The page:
At one point in the book on which this blog is based, I discuss the chocolate firm Cadbury’s as an example of how the ‘new capitalism’ works:
“This was a firm with a history dating back to the nineteenth century and marked by a strong interest in worker welfare. In 2009 a hostile takeover bid from Kraft, a giant US food corporation, was rejected but subsequently, in 2010, a deal was agreed. The deal generated an estimated £240 million in fees for the investment banks and advisers involved. One especially controversial aspect is that Cadbury’s had had plans to close its factory in Somerset and move production to Poland, but Kraft undertook that this would not happen if they took over. However, after the takeover the factory was closed in favour of the Polish location, and amongst the hundreds laid off were families who had worked for Cadbury’s for decades. So here a workplace rooted in a history and a community was eviscerated. Is this just ‘the way things are’? No, because such situations arise from particular regulatory regimes and, as the former chairman of Cadbury’s has argued, the UK regulation of overseas takeovers is especially lax.” (p.106)
My point here was about the fracturing of links between organizational ownership, communities and places. But this connects with another issue, also mentioned briefly in the book (p.118) but more extensively on this blog, namely corporate taxation. For it has now emerged, perhaps unsurprisingly, that Cadbury’s under its new owner Mondelez International, a spin-off of Kraft, paid no UK corporation tax last year. This was not because it was unprofitable (Cadbury’s made £96.5M profit in 2014) but because it used a complex, albeit perfectly legal, device to avoid paying the tax. Briefly, the tax liability was avoided using interest payments on an unsecured debt, listed as a bond on the Channel Islands’ stock exchange, which were then offset against the profits made leading to a zero corporation tax liability.
The use of tax avoidance techniques such as these is widespread. Facebook, Starbucks and Amazon are amongst high profile cases and the recently announced 'reverse takeover' of Pfizer by Allergan is another variant. Here Pfizer – the bigger firm – is formally being taken over by the smaller one, allowing it to headquarter the new entity in the lower corporate tax regime, in this case the Republic of Ireland; so-called tax inversion. These techniques link to the wider issue of organizations and localities because they reflect the freedom of companies to locate globally and the absence of any legal or for that matter normative commitment to any particular country or community.
The problem here is not – or not simply – one of abstract morality. It is that corporate tax avoidance leads to the erosion of the tax base. It is remarkable that with so many countries pursuing policies of fiscal balance there is so much more attention paid to government spending than to government revenues. Yet what the OECD refers to as Base Erosion and Profit Shifting (BEPS) has become a major problem, especially in the developing world leading to a set of proposals for reform being presented to the G20 last October. The OECD initiative, and that of the EU, may in time have an impact (although in the case of the EU proposals they have, depressingly, been rejected by the UK). However, it is equally likely that corporations and their advisers will find new ways to circumvent these rules, and in any case I am not clear that they would have any traction in cases such as Cadbury’s. One problem here is that both national, and these new transnational, rules are immensely complex and it is that very complexity which gives rise to new loopholes.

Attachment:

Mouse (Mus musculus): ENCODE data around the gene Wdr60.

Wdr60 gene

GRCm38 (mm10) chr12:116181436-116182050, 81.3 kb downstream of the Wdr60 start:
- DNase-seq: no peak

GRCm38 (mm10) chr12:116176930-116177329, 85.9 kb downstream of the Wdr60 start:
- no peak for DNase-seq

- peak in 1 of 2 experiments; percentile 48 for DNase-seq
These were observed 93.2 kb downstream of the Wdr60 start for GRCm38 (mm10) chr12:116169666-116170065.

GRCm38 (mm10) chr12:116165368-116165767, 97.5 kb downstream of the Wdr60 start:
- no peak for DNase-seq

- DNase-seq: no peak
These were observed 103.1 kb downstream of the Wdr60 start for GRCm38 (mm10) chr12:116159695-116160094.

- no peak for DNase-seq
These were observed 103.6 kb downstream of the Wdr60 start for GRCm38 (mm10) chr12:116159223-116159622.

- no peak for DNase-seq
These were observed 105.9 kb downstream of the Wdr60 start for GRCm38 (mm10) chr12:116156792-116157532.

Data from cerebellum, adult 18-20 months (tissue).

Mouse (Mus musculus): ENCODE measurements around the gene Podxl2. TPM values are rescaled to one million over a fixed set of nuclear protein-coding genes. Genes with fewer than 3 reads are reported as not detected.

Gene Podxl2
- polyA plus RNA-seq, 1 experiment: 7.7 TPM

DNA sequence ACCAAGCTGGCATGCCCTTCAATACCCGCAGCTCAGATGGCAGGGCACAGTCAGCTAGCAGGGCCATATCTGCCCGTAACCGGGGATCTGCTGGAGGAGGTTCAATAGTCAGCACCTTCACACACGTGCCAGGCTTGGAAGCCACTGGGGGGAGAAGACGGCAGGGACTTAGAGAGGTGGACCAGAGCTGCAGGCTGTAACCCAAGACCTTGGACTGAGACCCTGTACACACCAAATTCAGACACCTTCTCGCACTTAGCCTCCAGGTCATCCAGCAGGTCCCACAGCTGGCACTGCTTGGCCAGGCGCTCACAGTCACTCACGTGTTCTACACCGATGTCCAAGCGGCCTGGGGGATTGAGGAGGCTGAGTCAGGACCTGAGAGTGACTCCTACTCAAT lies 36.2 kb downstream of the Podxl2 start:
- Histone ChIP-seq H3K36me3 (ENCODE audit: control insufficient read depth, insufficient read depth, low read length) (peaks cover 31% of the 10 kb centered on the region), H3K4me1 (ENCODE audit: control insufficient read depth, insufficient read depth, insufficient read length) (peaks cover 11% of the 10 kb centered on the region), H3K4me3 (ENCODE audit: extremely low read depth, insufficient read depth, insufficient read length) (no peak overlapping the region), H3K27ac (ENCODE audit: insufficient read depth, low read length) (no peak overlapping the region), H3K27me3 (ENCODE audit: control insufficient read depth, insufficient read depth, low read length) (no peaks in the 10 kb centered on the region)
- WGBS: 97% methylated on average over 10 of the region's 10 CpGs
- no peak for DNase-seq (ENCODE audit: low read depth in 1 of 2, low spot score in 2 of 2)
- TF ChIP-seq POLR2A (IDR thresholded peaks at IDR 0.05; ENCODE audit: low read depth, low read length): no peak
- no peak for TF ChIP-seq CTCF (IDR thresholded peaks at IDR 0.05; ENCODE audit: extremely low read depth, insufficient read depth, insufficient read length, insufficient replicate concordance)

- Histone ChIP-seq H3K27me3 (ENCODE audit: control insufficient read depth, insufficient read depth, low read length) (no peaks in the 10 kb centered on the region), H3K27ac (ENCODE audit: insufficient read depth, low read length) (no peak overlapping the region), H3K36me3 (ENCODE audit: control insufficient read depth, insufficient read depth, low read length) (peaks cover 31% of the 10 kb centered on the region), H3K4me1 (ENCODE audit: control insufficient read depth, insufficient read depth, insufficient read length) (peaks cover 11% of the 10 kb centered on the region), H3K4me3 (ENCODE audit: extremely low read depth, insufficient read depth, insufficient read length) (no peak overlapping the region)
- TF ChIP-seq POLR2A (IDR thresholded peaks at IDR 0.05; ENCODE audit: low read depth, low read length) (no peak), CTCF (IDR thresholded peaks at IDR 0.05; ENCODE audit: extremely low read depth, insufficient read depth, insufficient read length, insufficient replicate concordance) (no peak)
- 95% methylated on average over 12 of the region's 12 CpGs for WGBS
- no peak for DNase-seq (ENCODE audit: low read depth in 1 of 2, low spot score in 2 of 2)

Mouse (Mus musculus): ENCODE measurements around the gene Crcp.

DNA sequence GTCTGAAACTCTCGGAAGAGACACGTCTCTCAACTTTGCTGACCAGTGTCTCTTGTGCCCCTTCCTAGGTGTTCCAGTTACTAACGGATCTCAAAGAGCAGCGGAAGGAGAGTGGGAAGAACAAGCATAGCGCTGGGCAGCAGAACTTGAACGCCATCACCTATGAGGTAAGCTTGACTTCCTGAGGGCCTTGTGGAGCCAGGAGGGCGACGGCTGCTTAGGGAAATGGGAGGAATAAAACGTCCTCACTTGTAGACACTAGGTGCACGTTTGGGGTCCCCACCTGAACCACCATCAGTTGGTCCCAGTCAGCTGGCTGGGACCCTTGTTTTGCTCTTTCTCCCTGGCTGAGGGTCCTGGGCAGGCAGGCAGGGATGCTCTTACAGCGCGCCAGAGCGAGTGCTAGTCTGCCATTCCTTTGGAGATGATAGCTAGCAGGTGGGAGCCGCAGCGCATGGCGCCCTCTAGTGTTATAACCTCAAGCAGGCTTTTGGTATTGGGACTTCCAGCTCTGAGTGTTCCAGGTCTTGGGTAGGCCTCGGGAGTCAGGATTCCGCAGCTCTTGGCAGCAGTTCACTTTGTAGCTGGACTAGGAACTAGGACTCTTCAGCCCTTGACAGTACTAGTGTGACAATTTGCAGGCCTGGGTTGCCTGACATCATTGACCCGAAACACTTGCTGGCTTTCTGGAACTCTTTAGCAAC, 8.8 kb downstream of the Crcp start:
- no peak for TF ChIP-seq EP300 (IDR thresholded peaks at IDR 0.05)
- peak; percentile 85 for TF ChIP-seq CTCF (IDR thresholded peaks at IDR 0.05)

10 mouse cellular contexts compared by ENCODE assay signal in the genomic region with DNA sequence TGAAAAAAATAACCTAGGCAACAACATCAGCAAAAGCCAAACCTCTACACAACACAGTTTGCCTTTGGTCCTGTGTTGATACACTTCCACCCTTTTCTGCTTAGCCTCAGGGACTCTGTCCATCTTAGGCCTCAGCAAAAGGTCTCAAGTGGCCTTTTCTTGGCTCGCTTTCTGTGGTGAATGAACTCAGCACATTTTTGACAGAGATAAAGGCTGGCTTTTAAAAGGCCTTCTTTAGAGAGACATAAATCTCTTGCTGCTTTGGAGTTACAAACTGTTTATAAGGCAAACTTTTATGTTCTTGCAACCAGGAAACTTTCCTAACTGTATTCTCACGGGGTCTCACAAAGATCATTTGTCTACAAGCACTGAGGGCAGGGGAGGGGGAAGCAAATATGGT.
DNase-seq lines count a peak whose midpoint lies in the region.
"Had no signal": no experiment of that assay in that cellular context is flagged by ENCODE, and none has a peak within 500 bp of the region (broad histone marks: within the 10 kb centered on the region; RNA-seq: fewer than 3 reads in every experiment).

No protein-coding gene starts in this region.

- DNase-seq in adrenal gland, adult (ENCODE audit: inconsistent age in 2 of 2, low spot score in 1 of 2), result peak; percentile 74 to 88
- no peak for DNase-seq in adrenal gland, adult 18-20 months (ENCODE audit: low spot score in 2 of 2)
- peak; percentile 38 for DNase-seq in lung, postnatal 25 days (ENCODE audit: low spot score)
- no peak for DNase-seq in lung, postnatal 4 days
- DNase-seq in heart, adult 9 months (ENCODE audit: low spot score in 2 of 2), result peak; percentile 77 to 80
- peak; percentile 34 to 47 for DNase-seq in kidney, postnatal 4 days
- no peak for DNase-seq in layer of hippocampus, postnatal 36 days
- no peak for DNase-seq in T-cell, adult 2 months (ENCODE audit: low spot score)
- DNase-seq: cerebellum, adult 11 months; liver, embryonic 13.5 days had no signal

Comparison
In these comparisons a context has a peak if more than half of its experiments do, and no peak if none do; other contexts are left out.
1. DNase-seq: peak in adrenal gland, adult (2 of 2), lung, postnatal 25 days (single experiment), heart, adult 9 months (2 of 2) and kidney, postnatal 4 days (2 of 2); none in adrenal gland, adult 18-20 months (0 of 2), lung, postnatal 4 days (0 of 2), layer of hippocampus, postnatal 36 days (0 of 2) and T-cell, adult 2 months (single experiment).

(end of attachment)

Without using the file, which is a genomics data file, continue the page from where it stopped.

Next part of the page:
Apart from legal and regulatory changes to the tax system, the only other game currently in town is consumer action and boycotts. There is some evidence that these can be effective, with Starbucks responding to a UK boycott threat by moving its headquarters to London in 2014, although it has been questioned whether this really made much difference to tax revenues. In any case, such an approach is only ever going to be applied to a few high profile cases. How many consumers will, or could, apply pressure to all the corporates involved in tax avoidance? It’s difficult to imagine many users of Viagra boycotting its maker, Pfizer, to protest against the abstruse-sounding tactic of reverse takeover to facilitate tax inversion!
Whether through changing tax laws or exerting consumer pressure, both these approaches suffer from the fact that they are after the fact attempts to address problems arising from the fracture of ownership and places, especially countries. Thus I continue to think, as implied in the extract from my book that I quoted earlier, that the more important issue is the regulation of international mergers and acquisitions. We can’t put the genie of globalization back in the bottle but there are pragmatic and eminently workable ‘glocalized’ approaches to organization.
It is already the case that takeover rules in Germany, say, are far tougher than in the UK. One consequence of this is the strength of the Mittelstand – medium-sized, often family-owned, businesses – that are the bedrock of German manufacturing and exports. These are firms which are plainly local, and maintain a strong link between ownership, community and employment. Yet this is not an ‘anti-globalization’ argument for the Mittelstand is most certainly global in its clientele. A combination rather like Cadbury’s, in fact, in the days before it was taken over.